Vico thought a looming large and distinctive feature of human law, as opposed to natural law, was that we humans bury our dead. And with ceremony. (We have good reason to believe Neanderthals did too, but there was no way Vico could've been on to that.)
Let us imagine a brutish state in which human corpses are left unburied as carrion for crows and dogs. Such bestial behavior clearly belongs to the world of uncultivated fields and uninhabited cities, in which people wandered like swine, eating acorns amid the rotting corpses of their dead kin. This is why burials were rightly defined in a lofty Latin phrase as "the covenants of the human race," foedera humani generis, and were characterized less grandly by Tacitus as "exchanges of humanity," humanitatis commercia."
Then Vico enumerates many books he's had the privilege to get hold of, about peoples from far-flung areas of the world. What all these books prove is that "all pagan nations clearly agree in the view that the souls of the unburied remain restless on the earth and wander around their corpses: which is to say, souls do not die with their bodies but are immortal." Vico doesn't have much at all to say about what happens to anyone's soul after death. But I do like his proto-ghost/zombie vision idea. I like it in the same way Burroughs talks about the at-times treacherous roads to the Western Lands. I don't "believe" it, but it makes for tremendous poetry.
The end of the section of The New Science in which Vico here discusses burial as a human law, culminates with this quote from Seneca:
"When we discuss immortality, we must grant considerable importance to the consensus of humankind, who either fear or worship the spirits of the underworld. I follow this general belief." (section #337)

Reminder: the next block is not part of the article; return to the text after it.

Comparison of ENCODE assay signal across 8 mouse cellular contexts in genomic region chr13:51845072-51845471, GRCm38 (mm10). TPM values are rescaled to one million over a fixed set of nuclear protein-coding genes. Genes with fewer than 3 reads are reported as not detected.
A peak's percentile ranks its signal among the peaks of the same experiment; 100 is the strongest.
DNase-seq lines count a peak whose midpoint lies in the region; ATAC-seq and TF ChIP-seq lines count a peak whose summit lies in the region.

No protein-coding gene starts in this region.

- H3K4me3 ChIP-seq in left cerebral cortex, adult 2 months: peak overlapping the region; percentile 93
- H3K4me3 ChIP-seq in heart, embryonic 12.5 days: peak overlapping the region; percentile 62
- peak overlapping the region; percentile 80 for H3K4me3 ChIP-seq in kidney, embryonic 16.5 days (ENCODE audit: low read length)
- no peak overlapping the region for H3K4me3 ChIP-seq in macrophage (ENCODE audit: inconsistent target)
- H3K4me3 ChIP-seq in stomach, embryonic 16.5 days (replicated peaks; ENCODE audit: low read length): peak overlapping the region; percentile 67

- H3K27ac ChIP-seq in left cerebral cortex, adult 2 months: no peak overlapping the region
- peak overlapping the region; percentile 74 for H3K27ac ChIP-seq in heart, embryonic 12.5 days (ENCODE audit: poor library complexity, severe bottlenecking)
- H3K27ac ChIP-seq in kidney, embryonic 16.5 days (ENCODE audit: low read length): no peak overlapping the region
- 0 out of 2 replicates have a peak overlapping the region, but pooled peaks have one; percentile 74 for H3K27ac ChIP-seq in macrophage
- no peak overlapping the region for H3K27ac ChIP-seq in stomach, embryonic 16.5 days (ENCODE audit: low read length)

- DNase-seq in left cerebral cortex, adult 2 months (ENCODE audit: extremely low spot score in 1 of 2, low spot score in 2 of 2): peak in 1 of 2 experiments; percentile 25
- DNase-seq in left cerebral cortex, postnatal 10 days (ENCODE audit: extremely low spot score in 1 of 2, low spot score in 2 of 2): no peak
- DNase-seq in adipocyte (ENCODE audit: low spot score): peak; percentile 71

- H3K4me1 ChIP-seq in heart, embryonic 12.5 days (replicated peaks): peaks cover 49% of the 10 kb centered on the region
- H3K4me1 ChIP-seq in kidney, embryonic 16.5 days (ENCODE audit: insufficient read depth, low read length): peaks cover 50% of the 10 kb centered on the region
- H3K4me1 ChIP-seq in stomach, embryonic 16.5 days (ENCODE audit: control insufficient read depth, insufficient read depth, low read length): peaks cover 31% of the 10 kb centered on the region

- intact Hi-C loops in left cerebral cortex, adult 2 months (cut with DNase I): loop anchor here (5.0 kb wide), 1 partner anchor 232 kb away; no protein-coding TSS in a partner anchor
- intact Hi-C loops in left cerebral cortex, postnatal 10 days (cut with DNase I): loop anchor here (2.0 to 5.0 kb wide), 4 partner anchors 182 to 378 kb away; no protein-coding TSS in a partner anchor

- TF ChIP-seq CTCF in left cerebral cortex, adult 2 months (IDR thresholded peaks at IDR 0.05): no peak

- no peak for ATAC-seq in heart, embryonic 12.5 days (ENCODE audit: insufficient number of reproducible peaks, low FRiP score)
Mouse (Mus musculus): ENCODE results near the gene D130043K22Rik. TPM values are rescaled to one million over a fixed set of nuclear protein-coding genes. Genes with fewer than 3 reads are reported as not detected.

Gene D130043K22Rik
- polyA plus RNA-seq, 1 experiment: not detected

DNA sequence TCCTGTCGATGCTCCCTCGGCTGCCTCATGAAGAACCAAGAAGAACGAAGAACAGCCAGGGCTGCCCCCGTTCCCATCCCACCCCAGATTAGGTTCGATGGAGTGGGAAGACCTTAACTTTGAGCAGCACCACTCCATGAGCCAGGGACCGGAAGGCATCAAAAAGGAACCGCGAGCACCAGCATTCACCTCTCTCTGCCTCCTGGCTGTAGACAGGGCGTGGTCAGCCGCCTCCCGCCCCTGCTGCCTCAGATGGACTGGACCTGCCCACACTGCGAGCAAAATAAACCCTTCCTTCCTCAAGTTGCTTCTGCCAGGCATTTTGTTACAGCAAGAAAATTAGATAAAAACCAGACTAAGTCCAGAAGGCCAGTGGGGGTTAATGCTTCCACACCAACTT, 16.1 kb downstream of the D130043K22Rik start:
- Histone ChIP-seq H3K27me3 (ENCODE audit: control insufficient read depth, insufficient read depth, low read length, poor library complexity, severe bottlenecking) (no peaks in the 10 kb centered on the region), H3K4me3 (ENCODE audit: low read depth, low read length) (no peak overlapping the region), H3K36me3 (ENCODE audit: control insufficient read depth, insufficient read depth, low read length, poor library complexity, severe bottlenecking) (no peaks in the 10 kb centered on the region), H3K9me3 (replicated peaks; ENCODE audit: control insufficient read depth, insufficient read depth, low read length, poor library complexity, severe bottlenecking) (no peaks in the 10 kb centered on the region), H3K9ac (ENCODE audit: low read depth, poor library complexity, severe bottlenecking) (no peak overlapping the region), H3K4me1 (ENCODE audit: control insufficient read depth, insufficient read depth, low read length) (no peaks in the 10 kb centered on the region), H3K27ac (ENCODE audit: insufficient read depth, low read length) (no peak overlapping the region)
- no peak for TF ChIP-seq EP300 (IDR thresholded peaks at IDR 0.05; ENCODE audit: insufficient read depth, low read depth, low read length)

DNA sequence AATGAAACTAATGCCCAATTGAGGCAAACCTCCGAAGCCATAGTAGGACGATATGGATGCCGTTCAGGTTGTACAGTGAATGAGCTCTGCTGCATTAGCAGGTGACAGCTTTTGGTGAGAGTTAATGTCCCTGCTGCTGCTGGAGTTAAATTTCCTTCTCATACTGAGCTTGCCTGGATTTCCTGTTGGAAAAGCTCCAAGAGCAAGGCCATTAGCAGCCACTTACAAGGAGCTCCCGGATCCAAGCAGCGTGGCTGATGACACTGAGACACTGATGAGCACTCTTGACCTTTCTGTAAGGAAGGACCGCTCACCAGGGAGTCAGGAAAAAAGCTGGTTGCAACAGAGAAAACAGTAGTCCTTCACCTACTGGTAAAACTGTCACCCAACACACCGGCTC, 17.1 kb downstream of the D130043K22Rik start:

Nietzsche On This Topic...
...Seems to lead us by some sort of circumambient commodius vicus of recirculation to Nietzsche's The Antichrist, and back to a quasi-Simon Magus-like gnostic view. In section #58, Fred N. rails against the quasi-Neoplatonic "life is better up there" crowd, where the real immortality lies. For these weak, unimaginative folk, the Good Life is to be found after death. And before orthodox Christianity became the master of Rome, Epicurus had already battled against these types. I will leave it to the better minds who know the gnostics (such as Simon Magus) and Nietzsche to say just where and how they diverge with regard to immortality, but clearly, in The Antichrist, Fred N. doesn't dig the Christian version either:
"One should read Lucretius to comprehend what Epicurus fought: not paganism but "Christianity," by which I mean the corruption of souls by the concepts of guilt, punishment, and immortality. He fought the subterranean cults which were exactly like a latent form of Christianity: to deny immortality was then nothing less than a real salvation."
Final Thoughts: Professor George Carlin
"When I die I don't want to be buried, but I don't want to be cremated either. I want to be blown up. Put me on a pile of explosives and blow me up. Or throw my body from a helicopter. That would be fun. One stipulation: wherever I land, you have to leave me there. Even if it's the mayor's lawn. Just let me lie there. But keep the dogs away." - N&S:9
"If I had my choice of how to die I would like to be sitting on the crosstown bus and suddenly burst into flames." - N&S:10
"Isn't it time we stopped wasting valuable land on cemeteries? Talk about an idea whose time has passed: 'Let's put all the dead people in boxes and keep them in one part of town.' What kind of medieval bullshit is that? I say, plow these motherfuckers up and throw them away. Or melt them down. We need the phosphorus for farming. If we're going to recycle, let's get serious." - N&S:79